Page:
Even though this first instalment of the series is bereft of a typical plot – where you can easily identify the purpose of the narrative – it draws you in. You feel as if you’ve been watching someone’s life through a peephole. The characters are remarkably plausible, their experiences solidly anchored in reality. As you travel through the pages, the principles of Fa’a Samoa (the Samoan way) charmingly unfold before your eyes, enabling you to understand the peculiarities of this amazing culture.

Reading Lynn Pulou-Alaimalo’s books is a real pleasure. She is an excellent writer who refuses to forget about her roots. ‘Lovefolds of Our Upbringing’ is a dream opening of the Aiga series. You can’t help but wonder just how good the second instalment will be.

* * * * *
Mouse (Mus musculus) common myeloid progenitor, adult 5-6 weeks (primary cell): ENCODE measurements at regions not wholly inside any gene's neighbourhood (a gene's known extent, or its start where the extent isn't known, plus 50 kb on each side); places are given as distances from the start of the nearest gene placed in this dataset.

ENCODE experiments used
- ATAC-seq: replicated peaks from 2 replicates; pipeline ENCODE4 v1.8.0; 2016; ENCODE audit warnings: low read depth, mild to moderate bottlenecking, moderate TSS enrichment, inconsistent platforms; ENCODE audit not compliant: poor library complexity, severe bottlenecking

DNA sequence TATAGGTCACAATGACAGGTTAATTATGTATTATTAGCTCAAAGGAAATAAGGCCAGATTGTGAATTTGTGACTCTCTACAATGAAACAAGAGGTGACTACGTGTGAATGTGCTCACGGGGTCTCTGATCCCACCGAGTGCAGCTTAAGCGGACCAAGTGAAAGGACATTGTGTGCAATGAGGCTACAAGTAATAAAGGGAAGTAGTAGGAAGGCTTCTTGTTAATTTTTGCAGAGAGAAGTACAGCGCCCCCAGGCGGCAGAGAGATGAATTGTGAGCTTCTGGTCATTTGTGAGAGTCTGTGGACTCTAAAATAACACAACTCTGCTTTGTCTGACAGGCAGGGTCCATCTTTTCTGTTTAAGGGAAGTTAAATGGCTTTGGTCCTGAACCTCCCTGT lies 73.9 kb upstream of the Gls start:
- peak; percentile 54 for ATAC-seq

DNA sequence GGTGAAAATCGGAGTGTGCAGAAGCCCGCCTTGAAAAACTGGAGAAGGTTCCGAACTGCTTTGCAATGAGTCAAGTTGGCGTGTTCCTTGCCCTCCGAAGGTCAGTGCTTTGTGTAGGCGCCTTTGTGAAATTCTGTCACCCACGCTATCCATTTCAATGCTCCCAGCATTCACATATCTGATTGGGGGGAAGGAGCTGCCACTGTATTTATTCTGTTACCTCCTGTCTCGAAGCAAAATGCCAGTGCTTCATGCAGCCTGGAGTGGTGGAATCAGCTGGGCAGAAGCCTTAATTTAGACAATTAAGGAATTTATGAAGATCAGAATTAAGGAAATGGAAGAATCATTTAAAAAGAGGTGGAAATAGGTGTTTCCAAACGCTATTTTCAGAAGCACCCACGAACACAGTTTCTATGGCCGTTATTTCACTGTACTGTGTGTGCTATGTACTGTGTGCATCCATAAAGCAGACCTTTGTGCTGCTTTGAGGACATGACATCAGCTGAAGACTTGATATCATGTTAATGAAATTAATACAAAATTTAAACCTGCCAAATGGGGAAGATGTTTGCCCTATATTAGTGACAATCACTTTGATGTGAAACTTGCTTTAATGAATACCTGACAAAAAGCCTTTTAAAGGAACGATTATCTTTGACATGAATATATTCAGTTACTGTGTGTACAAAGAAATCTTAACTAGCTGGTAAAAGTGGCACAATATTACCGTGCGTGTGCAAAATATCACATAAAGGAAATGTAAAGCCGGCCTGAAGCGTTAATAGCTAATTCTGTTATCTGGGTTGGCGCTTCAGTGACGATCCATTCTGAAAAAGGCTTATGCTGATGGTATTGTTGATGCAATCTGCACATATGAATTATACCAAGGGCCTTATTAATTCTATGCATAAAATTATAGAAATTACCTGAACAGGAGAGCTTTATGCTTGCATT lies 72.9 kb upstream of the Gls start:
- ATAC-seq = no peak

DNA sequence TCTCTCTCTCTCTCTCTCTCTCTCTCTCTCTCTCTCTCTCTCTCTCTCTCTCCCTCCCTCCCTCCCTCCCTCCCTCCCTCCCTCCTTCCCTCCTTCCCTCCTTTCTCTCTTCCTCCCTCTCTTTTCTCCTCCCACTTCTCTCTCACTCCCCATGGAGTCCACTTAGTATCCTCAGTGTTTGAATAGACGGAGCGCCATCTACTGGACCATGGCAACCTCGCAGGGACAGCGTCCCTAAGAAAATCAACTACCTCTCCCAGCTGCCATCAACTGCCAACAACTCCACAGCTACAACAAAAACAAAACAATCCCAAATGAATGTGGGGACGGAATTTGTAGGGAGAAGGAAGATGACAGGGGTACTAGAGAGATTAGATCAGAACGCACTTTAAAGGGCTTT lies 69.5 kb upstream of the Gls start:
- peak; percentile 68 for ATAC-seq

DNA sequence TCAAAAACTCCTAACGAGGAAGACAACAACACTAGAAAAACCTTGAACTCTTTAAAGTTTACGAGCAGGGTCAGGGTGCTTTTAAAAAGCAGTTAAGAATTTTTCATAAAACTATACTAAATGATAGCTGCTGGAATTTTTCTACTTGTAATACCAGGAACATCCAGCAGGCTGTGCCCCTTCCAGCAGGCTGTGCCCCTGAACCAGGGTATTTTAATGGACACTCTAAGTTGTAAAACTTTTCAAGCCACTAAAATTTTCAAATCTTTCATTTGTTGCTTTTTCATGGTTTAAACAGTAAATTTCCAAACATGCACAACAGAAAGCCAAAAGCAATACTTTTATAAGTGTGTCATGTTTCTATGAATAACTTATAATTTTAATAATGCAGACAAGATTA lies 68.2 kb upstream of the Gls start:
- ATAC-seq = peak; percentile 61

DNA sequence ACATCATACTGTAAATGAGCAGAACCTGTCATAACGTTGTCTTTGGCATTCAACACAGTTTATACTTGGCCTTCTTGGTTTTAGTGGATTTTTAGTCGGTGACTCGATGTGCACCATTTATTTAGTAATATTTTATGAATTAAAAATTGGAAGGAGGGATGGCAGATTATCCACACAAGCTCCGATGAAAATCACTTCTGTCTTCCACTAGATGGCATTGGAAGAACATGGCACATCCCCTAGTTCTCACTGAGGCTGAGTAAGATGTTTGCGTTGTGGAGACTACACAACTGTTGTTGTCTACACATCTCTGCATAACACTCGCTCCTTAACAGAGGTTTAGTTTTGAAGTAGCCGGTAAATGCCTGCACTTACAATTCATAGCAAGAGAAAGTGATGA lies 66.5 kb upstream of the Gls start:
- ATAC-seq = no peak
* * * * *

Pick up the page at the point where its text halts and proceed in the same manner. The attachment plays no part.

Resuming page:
THROUGH MY EYES: ‘HEROINE OF MY OWN WORLD’ BY LYNN PULOU-ALAIMALO

My frantic schedule as a tina (mother) compels certainty that I am a heroine of my own kind. A heroine of my own world. Not the mother who wakes up to the sound of birds in her garden with violin playing in the background. Or one who would snap her finger and the kids would form a formation while singing Do-Re-Mi before single filing out to the car for school. As a heroine of my own world, I persevere through the opposite of that.

When I reflect back to legendary myths about heroines across the Pasifika, I marvel at their strength, preservation, and dauntless examples as warlords. Like Ka wahine ‘ai Honua, or the goddess of fire Pele – she shaped and sheltered the Hawaiian lands. In Samoa, I admire the Siamese twin sisters Taema and Tilafaiga’s journey that procured titles and proverbs presently used by the Samoan people. They profusely left behind tales which not only contributed to histories of lands and the ocean, but also influenced the growing mana of the tina in the family.